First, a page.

500 Queer Scientists

When I heard the first time about 500 Queer Scientists (@QueerSci, #QueerSTEM) I thought for myself ‘Why do we need to support STEM scientists based on their sexual orientation?’. This is how ignorant and clumsy I am. We got sensitized against antisemitism at school. We were not taught much about minorities. We joked about them. We bullied. Nobody stopped us. I had to leave my home country to become a minority. I see many Europeans experiencing the same. I know about discrimination against women in leader roles and against parents in academia because I have experienced it, but I did not know about discrimination against members of the LGBTQ community. I assume the majority of us is as ignorant as I am. This is why I am writing this post – to inform you.

I needed to do my extra homework to learn about the history of discrimination against people based on their gender or sexual orientation. How is it possible that we still have states where it is legal to discriminate against people based on gender identity or sexual orientation (28 states of the US of A; Human Rights Campaign (2018))? One in eight transgenders has been physically attacked by a co-worker in the UK during the past year. The average life expectancy of trans women in the US is 32 years old. How barbaric are we?

Why does the molecular ecologist care?

Because we are biased. You are biased against mothers doing careers, minorities taking on leader roles, LGBTQ people being successful in STEM fields, and anyone else who is different from you. You might deny it. I took a test** two days ago and turned out slightly discriminatory although I am fighting against it every day. This is unconscious bias, and we all have it. The way you grew up and social situations you have experienced shape your views. The first step towards supporting minorities is to embrace and accept the fact that we all are implicitly biased. It will open our minds in order to understand it. A first step towards avoiding incorrect assumptions.

**Take the test:

https://implicit.harvard.edu/implicit/takeatest.html

(The test can be found at the ‘Project Implicit’ website. This is a collaborative effort that provides consulting services, lectures and workshops on implicit bias, diversity and inclusion, leadership, applying science to practice, and innovation.)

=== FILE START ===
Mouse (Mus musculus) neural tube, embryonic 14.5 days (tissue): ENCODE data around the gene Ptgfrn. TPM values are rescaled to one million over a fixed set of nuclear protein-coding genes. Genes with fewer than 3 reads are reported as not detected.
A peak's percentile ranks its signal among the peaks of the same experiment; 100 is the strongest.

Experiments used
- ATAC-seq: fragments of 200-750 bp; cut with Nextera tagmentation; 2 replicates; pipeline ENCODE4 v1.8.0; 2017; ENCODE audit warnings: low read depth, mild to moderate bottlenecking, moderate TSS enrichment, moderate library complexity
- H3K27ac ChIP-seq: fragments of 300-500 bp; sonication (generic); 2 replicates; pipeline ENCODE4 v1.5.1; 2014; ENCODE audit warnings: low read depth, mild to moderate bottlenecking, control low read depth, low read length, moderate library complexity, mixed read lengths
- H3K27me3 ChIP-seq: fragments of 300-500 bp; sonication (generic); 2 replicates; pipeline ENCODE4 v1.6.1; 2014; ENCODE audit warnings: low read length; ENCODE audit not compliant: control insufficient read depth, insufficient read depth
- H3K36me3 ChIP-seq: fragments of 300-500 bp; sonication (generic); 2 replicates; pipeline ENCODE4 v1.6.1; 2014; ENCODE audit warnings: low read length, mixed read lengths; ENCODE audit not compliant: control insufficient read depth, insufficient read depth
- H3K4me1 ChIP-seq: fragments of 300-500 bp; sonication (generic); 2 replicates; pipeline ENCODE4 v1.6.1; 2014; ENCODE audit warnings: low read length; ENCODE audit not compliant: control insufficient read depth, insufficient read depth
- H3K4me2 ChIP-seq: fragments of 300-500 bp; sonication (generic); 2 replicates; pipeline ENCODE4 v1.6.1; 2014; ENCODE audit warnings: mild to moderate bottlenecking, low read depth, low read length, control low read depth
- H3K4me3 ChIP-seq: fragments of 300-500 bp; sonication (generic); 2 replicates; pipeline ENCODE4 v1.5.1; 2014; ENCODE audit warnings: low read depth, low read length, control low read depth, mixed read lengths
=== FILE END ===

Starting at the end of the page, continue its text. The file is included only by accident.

Why should we support minorities?

The STEM fields are open and achievable for all people. Socially diverse groups, including different ethnicities, genders and sexual orientations, are more innovative than homogenous groups. Interacting with individuals who are different forces group members to prepare better, anticipate different viewpoints and expect that reaching consensus will take effort. Read more here.

Through the education of my daughter I am learning about my own misconceptions. Most schools in the Bay Area are doing an exceptional job of teaching children about respect, tolerance and inclusion. My daughter learned at the age of 5 about bullying and how to avoid it at school. Here in this highly urban area, children are exposed to a diversity of people from early on. Kids are encouraged to be the single one on the dance floor. The one who sticks out. The one who is different. Societies have the responsibility to not allow picking on each other. Our children make up the society of tomorrow and it is us parents who need to prepare them for it. Needless to say, sexist, racist, and LGBTQ jokes should be forbidden at any institution. Mentors who joke about it should be fired.

I would like to take this opportunity of being a TME blogger and tell you readers about the recent movement of Queer Scientists in STEM research fields. Go check out the website, contribute to the movement, share widely and become aware of your own unconscious biases. Try to be a good mentor and role model.

There are guidelines.

Many universities are setting up guidelines to combat biases during the hiring process. So whenever you are in a hiring committee or bringing in a graduate student, technician or postdoc, be aware of your biases and question yourself why you prefer some people over others. Is it because of their race, their gender, their country of origin? What assumptions are you making? Do you think somebody is more qualified because one dresses nicely, because of their name, because of their sexual orientation?

Please feel encouraged to leave more resources and experiences in the comments section. Most of us are ignorant and busy with research most of the time.

Rainbow on my commute to work.

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